Editor’s note: Associate Director Meghan Meros introduces FMS’ Lenten blog series, “Seeing Clearly.”
When do you know yourself best?
When do you see the saint—the one united with God—inside your soul?
When do you see the sinner in need of mercy and healing?
Perhaps your moments of clarity come when your feet hit the floor and you greet a new day. Or, maybe for you, it’s just the opposite. Maybe you see best in the dark of night, awakened not by insomnia but by something stirring in your heart.
And what about the other moments that speckle your calendar and fill your hours? Is there a taste of Heaven when your baby rests quietly in your arms? When you return home from work, utterly exhausted yet deeply satisfied, is there a taste of heavenly bliss in that? If not, then what is it that gives you your window into the divine?
Go ahead—take your time to sort that out. Take the next six weeks—all of Lent—if you need to. These are important reflections.
In the meantime, you and I and all seekers out there can probably agree on this: those who have tasted Heaven on earth know goodness both by what it is, and by what it is not. People have opportunities to see life, God, themselves, and each other more clearly in times of sorrow, times of joy, and all the times in between. Vision is not the property of prophets; it is the inheritance all humans, who God loves enough to call friends.
Though not always mentioned explicitly, seeing clearly—oneself, others, and God—is at the heart of Lent, right along with prayer, fasting, and almsgiving. Lent is a time to let go of the stuff that unnecessarily fills our minds, hearts, and closets. As we tumble toward spring (at least in North America), Lent is a time to thaw. With each day that brings us closer to Easter, we have the opportunity to shed the extra layers that may no longer be insulating us against the cold, but from the needs of our world, the desires of our hearts, and all God calls us to be. In this shedding of layers, new truths can emerge before our eyes. Long-held, righteous anger may suddenly seem a barrier to relationship. Giving (of time or treasure) that seemed abundant may appear restricted. The Jesus of distant history may become known as the Son of God, giver of tender compassion.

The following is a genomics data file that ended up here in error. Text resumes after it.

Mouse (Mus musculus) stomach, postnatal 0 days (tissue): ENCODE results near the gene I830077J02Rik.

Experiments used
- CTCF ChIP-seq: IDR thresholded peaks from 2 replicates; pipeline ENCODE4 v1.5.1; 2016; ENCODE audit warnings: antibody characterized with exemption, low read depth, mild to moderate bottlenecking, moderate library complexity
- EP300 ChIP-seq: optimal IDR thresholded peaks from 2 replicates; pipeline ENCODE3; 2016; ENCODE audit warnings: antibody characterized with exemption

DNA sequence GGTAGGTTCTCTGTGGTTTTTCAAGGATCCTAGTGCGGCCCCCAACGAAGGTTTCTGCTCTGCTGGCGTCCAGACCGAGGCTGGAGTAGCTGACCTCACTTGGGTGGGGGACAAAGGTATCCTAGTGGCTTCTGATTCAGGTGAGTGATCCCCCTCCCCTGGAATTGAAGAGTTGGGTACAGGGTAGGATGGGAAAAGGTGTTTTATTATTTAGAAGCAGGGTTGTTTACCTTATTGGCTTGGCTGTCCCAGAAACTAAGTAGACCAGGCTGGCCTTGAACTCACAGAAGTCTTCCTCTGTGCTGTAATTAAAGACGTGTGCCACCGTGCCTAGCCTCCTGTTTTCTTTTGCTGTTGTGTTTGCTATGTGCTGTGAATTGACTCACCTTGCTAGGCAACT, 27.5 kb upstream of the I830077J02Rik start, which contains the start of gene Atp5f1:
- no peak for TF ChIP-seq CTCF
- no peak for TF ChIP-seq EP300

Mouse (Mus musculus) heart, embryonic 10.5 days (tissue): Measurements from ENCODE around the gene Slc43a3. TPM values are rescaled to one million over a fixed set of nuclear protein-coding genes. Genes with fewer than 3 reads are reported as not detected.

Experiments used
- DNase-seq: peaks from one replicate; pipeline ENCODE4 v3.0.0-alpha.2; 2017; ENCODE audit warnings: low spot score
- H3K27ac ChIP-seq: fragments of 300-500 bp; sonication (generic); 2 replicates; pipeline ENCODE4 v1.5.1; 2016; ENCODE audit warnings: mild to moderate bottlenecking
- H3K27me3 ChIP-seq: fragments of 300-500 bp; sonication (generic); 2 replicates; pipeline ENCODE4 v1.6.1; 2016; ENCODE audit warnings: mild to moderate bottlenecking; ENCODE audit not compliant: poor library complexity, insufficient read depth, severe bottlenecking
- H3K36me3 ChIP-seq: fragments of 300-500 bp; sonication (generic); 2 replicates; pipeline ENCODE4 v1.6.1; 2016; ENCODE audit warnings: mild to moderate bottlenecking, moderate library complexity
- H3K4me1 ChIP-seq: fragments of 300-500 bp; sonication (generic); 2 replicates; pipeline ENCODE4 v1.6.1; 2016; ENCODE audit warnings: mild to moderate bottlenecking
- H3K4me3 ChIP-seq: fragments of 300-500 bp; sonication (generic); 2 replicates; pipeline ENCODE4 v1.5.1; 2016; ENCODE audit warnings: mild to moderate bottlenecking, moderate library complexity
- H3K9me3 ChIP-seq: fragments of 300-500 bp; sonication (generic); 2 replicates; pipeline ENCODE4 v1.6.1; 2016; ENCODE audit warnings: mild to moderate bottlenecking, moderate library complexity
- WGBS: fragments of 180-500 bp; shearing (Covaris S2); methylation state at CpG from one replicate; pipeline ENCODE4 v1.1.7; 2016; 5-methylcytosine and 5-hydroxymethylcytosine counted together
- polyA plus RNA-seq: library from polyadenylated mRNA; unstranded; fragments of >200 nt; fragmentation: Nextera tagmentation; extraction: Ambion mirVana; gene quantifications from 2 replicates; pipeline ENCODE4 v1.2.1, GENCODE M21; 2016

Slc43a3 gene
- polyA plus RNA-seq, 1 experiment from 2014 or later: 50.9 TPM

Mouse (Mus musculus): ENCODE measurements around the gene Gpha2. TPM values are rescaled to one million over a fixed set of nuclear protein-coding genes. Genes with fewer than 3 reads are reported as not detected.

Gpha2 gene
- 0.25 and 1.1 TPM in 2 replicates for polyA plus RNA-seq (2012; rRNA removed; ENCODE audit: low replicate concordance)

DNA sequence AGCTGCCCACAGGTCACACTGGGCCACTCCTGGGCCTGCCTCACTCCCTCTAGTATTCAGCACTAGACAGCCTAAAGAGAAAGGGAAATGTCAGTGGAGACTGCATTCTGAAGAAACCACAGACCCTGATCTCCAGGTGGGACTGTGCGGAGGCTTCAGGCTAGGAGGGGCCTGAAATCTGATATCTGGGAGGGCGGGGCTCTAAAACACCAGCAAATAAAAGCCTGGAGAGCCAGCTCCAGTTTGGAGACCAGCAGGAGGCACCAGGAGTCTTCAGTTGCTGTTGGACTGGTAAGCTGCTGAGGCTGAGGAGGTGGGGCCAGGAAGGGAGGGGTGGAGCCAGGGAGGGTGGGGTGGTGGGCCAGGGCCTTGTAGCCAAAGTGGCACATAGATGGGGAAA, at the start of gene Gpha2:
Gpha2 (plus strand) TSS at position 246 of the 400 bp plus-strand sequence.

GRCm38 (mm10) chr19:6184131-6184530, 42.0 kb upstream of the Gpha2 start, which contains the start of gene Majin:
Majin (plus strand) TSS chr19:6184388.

Naturally, this list is not inclusive of all possible effects of a Lenten thaw. The number of possibilities is great, even greater than the number of people in this world, for multiple truths can be revealed to any one individual at any given time. At the end of the day, all is grace, and grace is given widely, freely.
This Lent, FMS invites you to follow the reflections and artistic inspirations of missioners, volunteers, staff, and FMS supporters who have graciously agreed to share moments of clarity, stories from ordinary and extraordinary times when something shifted in their perception of self, others, and God, or from times when they really knew in their heart of hearts that they were seeing or experiencing truth.
If Lent is a journey, this series is too. We hope you enjoy the views along the way.